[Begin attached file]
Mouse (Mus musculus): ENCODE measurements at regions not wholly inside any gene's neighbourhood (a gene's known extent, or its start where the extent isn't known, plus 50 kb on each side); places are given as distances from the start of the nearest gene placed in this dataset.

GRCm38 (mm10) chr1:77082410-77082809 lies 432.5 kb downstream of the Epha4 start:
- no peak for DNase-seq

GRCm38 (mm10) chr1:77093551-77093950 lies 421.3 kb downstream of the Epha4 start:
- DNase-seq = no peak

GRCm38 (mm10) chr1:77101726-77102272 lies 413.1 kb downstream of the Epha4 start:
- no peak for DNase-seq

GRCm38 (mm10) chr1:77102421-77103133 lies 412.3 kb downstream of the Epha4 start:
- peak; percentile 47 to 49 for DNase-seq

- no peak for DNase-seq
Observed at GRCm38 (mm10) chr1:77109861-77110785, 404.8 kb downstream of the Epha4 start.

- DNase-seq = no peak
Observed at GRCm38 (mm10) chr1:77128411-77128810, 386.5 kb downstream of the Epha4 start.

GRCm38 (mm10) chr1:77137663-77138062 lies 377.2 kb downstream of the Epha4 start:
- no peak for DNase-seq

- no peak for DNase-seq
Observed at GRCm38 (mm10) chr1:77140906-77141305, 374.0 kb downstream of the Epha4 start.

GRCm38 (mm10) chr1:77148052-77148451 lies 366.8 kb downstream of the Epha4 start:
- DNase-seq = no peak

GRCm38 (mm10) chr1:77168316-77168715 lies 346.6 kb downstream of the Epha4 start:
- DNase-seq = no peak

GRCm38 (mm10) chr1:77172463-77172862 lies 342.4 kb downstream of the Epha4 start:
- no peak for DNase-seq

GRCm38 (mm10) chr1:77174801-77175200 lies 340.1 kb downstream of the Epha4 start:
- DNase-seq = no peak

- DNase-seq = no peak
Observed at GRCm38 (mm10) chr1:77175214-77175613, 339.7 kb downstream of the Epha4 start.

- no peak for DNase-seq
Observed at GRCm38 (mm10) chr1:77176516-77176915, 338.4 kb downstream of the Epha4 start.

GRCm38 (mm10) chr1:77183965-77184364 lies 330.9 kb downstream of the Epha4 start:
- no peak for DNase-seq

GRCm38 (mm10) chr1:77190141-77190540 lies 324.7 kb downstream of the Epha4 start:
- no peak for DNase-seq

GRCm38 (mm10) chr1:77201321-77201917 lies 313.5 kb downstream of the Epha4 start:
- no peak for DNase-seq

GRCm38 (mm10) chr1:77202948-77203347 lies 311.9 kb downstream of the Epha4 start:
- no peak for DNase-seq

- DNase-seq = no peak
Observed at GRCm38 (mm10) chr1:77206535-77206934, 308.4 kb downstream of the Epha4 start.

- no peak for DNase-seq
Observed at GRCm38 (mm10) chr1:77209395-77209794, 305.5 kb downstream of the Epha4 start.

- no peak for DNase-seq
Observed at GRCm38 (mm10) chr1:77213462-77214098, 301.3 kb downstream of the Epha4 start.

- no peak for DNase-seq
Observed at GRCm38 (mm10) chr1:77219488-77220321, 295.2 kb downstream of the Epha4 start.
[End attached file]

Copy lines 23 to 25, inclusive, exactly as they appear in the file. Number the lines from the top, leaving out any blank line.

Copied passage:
- no peak for DNase-seq

GRCm38 (mm10) chr1:77174801-77175200 lies 340.1 kb downstream of the Epha4 start:
- DNase-seq = no peak